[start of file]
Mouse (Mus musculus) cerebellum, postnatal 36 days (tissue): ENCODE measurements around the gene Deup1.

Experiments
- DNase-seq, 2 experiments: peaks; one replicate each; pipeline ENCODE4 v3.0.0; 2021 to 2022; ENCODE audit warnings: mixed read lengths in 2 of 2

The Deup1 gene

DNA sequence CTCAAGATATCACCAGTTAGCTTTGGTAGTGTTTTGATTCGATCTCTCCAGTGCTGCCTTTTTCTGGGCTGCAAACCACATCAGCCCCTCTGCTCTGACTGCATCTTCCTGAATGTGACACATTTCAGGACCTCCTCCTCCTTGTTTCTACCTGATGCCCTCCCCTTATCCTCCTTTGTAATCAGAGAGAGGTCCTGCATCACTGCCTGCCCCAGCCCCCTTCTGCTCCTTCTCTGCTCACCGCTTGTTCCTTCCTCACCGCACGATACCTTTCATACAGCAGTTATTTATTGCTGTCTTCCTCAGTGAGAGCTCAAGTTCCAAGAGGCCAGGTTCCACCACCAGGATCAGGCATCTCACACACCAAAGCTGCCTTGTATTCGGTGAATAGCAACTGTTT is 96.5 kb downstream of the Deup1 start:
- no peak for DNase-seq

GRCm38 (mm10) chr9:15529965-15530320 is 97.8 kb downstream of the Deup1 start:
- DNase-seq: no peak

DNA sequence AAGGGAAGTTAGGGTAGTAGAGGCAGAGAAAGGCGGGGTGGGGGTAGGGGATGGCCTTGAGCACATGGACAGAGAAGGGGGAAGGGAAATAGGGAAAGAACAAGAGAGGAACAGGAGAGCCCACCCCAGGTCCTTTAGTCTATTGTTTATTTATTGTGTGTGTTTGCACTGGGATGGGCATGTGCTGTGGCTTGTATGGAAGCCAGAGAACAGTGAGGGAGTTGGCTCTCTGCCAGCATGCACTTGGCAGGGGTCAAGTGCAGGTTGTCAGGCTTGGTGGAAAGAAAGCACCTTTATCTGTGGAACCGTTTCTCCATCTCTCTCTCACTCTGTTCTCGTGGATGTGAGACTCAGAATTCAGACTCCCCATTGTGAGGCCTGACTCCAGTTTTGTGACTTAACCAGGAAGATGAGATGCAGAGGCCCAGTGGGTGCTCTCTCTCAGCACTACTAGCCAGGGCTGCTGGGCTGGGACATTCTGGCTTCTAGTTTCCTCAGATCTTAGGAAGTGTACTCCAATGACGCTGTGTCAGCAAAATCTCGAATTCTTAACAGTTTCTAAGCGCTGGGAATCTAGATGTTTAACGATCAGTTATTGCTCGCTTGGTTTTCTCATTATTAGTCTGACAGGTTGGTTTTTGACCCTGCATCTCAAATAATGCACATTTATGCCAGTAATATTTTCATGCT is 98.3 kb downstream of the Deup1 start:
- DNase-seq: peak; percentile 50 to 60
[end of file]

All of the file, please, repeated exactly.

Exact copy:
Mouse (Mus musculus) cerebellum, postnatal 36 days (tissue): ENCODE measurements around the gene Deup1.

Experiments
- DNase-seq, 2 experiments: peaks; one replicate each; pipeline ENCODE4 v3.0.0; 2021 to 2022; ENCODE audit warnings: mixed read lengths in 2 of 2

The Deup1 gene

DNA sequence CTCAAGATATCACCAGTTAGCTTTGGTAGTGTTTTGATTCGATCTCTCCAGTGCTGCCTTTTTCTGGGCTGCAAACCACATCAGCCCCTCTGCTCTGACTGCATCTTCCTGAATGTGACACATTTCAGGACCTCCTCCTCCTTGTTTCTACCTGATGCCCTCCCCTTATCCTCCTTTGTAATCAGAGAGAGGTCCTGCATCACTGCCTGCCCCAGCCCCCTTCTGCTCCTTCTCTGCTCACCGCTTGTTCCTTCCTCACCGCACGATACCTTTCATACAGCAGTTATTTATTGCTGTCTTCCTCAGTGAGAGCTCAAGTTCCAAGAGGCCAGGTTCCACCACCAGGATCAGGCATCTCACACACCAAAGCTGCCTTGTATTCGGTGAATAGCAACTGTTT is 96.5 kb downstream of the Deup1 start:
- no peak for DNase-seq

GRCm38 (mm10) chr9:15529965-15530320 is 97.8 kb downstream of the Deup1 start:
- DNase-seq: no peak

DNA sequence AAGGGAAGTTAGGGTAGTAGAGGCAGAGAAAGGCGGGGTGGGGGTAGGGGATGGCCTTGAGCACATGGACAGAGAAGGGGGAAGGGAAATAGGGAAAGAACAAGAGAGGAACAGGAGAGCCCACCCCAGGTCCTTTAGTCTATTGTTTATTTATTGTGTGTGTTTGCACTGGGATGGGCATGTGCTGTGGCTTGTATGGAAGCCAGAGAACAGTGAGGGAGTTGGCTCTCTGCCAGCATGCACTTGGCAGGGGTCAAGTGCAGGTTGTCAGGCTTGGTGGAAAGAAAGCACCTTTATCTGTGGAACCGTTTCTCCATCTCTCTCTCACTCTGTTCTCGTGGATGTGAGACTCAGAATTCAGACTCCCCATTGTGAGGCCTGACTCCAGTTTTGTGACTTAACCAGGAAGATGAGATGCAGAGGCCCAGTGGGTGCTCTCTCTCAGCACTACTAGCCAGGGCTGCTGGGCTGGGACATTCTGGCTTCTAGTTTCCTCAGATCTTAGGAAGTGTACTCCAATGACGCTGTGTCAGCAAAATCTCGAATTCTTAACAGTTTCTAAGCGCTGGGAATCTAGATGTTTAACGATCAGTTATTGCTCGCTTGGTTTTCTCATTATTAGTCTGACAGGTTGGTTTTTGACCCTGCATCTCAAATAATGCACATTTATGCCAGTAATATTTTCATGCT is 98.3 kb downstream of the Deup1 start:
- DNase-seq: peak; percentile 50 to 60